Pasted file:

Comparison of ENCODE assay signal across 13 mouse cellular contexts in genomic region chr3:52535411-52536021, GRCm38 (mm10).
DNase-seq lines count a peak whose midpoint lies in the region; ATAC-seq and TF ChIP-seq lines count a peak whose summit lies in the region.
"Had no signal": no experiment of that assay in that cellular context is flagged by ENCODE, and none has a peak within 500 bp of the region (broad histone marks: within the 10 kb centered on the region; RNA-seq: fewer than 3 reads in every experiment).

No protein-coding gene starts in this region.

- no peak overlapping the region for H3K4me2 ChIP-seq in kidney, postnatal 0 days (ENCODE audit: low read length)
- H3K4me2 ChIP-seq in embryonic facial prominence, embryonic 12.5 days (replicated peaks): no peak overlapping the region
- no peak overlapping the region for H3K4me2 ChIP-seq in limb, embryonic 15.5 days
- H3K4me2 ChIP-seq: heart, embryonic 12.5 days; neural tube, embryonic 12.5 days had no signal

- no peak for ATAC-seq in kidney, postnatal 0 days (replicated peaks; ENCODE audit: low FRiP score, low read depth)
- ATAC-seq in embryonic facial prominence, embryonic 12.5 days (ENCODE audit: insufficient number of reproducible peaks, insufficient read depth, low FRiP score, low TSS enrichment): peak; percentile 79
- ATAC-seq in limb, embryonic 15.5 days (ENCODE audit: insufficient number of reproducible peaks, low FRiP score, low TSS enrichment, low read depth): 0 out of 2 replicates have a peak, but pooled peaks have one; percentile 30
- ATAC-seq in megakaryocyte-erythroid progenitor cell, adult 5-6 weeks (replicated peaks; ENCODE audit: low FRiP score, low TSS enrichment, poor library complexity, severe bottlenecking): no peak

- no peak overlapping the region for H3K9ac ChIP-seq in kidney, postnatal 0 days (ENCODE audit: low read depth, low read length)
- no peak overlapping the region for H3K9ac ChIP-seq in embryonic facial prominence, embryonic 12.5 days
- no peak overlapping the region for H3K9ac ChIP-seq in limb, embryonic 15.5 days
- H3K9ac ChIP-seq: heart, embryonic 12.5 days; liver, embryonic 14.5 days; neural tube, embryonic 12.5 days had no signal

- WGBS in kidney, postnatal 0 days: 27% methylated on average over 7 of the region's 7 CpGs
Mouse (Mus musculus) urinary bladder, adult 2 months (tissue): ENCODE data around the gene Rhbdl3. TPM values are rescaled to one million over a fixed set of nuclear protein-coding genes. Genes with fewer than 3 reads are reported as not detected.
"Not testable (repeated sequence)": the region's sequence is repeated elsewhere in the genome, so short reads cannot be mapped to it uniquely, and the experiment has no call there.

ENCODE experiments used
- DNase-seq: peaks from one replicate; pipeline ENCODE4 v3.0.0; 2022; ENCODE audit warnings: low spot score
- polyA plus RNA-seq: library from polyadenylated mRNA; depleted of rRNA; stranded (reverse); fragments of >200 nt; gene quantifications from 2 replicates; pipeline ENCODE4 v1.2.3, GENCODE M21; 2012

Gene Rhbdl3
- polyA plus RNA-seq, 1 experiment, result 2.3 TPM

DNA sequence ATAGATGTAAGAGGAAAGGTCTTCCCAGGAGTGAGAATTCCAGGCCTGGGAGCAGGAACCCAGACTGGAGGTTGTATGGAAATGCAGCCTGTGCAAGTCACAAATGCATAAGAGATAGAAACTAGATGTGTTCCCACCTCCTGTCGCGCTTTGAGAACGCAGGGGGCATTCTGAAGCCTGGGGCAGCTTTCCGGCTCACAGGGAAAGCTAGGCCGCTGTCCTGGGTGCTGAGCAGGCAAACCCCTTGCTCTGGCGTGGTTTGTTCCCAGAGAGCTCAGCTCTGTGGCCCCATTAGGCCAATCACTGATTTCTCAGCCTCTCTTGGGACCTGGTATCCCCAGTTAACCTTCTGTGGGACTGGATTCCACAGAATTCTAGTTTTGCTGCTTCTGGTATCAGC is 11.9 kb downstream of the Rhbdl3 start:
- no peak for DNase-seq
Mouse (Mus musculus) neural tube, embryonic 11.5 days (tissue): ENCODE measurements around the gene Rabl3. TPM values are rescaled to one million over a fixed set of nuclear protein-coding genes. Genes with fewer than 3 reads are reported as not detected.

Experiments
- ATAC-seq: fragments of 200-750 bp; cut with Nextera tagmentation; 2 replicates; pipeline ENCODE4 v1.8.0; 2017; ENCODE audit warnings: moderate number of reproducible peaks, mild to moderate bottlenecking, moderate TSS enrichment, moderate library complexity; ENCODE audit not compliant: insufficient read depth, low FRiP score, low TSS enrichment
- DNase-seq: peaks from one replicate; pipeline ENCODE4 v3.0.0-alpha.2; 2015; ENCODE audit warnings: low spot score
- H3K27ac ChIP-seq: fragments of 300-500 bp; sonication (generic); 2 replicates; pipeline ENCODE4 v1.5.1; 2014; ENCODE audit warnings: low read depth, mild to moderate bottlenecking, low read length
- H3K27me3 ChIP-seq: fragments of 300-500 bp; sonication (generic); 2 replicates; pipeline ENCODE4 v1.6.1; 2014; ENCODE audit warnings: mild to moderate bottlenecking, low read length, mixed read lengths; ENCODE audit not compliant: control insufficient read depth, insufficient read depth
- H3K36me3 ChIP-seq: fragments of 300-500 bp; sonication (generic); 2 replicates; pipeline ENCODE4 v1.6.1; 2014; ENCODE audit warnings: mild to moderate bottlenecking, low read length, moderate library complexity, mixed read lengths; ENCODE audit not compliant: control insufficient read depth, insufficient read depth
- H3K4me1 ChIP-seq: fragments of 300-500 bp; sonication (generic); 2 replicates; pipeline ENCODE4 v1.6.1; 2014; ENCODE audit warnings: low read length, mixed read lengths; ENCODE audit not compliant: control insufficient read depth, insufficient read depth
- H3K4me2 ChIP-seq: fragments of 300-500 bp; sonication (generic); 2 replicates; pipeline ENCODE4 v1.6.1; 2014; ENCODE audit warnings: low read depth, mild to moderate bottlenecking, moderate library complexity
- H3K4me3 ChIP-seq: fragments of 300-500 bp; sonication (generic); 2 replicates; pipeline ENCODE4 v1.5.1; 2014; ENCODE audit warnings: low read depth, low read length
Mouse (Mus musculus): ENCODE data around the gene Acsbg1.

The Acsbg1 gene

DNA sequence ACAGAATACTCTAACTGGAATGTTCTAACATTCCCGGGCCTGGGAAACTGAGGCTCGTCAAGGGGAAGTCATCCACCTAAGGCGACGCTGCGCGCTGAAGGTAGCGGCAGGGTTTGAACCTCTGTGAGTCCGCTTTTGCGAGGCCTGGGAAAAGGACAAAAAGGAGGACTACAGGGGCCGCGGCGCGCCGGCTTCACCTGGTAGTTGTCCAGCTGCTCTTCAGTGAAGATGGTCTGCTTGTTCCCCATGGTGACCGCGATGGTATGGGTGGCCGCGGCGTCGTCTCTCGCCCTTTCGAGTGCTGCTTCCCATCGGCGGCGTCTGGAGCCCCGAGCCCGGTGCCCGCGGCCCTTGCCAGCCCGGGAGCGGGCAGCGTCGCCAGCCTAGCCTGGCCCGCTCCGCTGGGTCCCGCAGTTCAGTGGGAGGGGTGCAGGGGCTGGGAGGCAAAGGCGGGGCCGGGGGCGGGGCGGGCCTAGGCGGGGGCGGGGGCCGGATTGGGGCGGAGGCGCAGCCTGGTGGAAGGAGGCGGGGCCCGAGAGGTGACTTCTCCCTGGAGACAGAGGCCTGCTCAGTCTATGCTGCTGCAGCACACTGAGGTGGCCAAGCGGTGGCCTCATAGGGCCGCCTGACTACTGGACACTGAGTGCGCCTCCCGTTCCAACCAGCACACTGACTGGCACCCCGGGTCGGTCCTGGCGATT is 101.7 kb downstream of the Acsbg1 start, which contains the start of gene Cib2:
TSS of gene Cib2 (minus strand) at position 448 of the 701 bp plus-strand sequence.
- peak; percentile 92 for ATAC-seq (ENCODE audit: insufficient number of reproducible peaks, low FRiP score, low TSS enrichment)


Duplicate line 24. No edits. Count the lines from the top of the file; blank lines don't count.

- polyA plus RNA-seq, 1 experiment, result 2.3 TPM